At Universities, Little Learned From 9/11
After five years, universities remain committed to multiculturalism above all else.
12:08 PM, Sep 14, 2006 • By HARVEY MANSFIELD
FIVE YEARS have now passed since the Sept. 11 terrorist attacks, and what have our universities been doing? I can tell you about Harvard, and the answer is not reassuring.
Harvard has just welcomed the former Iranian president Mohammad Khatami to give a little talk. Harvard thinks this is free speech, but in fact the university has allowed itself to be used as a platform for sweet-talk in the service of a regime that hates, and wants to bamboozle, America. Note, too, that Harvard professor Stephen Walt and a Chicago professor have just written an exposé of the Israeli lobby's influence on American politics. They encourage the belief that Israel is the main problem we face.
Nor has Harvard relaxed its hostility to ROTC on the campus. The pretext is the military's policy discriminating against gays by requiring them to keep silent about being gay. Never mind what would happen to gays or defenders of gays if the Islamic fascists took over.
These are not isolated incidents but signs of the prevailing attitude at Harvard and other elite universities. There is lots of griping against the Bush administration but little activist dissent of the kind seen in protest against the Vietnam War. Cindy Sheehan's movement has not caught on.
All to the good, one might say. A university is not a political actor and should not be drawn away from its own business by too much concern for current events.
Yes, agreed. A university is an institution of learning, and as such takes a broad view of things. But this means it should learn from events if not try to control them. What has Harvard learned from Sept. 11? Very little.
Sept. 11 was a stunning blow to multiculturalism. The attacks showed that we have enemies who hate us because they hate both our principles and our practices. They despise the way we live not because we do not live up to our principles of freedom, democracy, and toleration, but because we do. They do not think we are multicultural; they believe we have one culture, and they mean to do away with it.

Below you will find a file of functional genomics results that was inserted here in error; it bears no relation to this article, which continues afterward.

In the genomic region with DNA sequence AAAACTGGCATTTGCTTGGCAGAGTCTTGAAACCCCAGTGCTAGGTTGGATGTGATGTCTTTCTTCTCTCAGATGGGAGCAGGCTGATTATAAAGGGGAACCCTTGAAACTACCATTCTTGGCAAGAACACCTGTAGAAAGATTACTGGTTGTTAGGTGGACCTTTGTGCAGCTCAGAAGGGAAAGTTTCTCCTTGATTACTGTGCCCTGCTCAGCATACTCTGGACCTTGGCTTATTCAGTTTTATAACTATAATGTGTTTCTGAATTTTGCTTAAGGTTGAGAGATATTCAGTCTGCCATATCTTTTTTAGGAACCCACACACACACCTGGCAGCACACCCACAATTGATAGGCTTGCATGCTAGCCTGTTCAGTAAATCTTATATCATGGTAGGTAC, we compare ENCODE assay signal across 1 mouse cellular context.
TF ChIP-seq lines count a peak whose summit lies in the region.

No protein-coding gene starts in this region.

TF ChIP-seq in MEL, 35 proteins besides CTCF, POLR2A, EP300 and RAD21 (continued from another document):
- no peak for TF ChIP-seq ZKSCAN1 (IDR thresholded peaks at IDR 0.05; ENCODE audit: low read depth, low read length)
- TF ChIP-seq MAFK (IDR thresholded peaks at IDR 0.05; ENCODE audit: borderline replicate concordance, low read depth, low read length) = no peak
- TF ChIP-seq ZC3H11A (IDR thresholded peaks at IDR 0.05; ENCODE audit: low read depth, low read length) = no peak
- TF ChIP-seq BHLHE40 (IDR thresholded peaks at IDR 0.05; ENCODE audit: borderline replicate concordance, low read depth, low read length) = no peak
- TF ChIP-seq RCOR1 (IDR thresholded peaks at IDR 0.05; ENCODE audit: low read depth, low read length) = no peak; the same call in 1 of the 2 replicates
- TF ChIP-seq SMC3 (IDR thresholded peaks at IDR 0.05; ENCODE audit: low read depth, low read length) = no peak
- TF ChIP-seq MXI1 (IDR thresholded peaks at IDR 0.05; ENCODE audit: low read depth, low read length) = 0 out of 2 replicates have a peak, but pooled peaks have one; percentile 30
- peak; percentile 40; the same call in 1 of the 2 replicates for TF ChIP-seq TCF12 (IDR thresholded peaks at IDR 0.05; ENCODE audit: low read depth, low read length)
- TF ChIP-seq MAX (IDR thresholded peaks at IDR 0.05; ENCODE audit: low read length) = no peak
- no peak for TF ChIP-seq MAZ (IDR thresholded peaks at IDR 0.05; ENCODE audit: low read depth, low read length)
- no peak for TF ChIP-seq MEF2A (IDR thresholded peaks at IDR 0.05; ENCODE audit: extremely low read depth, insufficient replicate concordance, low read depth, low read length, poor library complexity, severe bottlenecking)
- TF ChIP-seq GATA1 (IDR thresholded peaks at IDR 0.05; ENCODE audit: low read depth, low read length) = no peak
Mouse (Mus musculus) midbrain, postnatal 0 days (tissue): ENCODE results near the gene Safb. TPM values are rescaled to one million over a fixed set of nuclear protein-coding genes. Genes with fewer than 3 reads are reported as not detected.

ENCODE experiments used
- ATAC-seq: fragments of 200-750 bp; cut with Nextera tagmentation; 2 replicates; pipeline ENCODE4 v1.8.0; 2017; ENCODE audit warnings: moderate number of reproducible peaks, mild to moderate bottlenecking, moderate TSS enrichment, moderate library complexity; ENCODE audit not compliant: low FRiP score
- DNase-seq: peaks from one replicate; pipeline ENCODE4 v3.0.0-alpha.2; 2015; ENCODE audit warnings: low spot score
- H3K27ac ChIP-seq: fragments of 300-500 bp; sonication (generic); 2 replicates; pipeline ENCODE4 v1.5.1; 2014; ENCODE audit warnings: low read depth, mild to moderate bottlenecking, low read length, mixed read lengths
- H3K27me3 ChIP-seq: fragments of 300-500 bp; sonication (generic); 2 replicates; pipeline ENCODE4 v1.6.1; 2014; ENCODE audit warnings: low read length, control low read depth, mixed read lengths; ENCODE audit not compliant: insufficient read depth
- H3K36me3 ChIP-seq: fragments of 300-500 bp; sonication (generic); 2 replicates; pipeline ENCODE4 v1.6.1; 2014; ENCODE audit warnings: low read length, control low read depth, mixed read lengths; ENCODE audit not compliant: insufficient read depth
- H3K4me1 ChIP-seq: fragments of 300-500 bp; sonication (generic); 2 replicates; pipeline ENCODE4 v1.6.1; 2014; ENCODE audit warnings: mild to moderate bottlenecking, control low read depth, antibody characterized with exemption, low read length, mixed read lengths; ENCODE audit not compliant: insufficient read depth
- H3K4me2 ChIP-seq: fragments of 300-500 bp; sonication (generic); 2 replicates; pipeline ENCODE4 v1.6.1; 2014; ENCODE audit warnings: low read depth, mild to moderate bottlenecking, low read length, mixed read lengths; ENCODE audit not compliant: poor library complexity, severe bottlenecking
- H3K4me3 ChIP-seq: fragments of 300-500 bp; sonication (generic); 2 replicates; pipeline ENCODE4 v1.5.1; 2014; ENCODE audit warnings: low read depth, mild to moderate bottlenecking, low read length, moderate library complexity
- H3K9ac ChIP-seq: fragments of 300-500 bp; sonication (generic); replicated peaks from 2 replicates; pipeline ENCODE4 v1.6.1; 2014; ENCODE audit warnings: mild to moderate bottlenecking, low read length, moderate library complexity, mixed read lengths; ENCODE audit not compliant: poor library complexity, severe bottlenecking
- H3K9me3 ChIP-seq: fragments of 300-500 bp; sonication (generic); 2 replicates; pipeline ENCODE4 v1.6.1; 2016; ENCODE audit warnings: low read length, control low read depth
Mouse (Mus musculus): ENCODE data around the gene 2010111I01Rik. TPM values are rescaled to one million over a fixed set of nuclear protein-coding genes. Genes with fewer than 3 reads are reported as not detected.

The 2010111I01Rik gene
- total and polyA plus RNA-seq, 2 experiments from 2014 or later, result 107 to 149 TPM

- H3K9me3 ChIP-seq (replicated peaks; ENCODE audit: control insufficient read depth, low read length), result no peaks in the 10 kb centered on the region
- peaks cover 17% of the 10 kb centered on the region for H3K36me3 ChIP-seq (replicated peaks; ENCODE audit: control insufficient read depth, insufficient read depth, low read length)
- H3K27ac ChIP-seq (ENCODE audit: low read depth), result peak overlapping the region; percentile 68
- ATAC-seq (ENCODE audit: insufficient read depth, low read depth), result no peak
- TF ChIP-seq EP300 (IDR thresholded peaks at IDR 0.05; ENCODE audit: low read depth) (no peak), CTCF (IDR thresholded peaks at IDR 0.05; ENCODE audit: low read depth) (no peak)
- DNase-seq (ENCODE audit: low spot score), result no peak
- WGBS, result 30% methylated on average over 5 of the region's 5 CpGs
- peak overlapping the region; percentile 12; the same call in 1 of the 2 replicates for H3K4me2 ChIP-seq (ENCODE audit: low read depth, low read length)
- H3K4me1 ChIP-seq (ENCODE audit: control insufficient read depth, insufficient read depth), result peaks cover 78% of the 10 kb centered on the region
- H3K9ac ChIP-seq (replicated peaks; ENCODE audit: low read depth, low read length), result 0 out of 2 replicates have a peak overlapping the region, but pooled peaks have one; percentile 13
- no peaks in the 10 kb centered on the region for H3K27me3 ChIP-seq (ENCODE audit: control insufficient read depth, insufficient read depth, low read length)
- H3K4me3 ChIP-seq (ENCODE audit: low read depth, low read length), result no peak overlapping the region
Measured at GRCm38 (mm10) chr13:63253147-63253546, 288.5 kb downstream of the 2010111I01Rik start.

The feminists at Harvard seek to remove every vestige of patriarchy in America, but they have said almost nothing about the complete dismissal of women's rights by radical Islam. To do so would be to attack Islamic culture, and according to multiculturalism, every culture is equal and none is evil. They forsake women in societies that repudiate women's rights and direct their complaints to societies that believe in women's rights. Of course it's easier to complain to someone who listens to you and doesn't immediately proceed to slit your throat. No sign of any rethinking of feminism has appeared in the universities where it flourishes.
Civil liberties should be another topic of reconsideration. Civil libertarians on the left and the right assume that government is the object of their vigilance and minorities need special care. In time of peace that may be true, but in a war the government is your main friend, and the majority must be protected. The preaching of radical Islam is in fact ``a clear and present danger," and we need to suppress it. This sort of speech is not just blowing off steam or keeping us honest or puncturing our complacency. Here is a new task to occupy the anxious minds of civil libertarians in universities: how to distinguish truly dangerous speech and how to defeat it?
The jihadists say they will triumph because they believe in death while we believe in life. That is not quite so. We do believe in life--but not at any cost. We too value sacrifice and honor for a decent cause. But we let our soldiers speak for us. The professors, who should be our spokesmen, have learned nothing from our soldiers and have nothing to say on why they volunteer to risk their lives.
The difference between our country and the terrorists dwarfs that between liberals and conservatives within our country. But conservatives are more aware of this fact than are liberals, and our universities are dominated by befuddled liberals. Better that they be befuddled than determined to rebel, as during the late 1960s. Better still that they heed the requirements of their own doctrines in the new circumstances of terrorist war.
Harvey Mansfield is a professor of government at Harvard University and author of the book Manliness. This article originally appeared in the Boston Globe.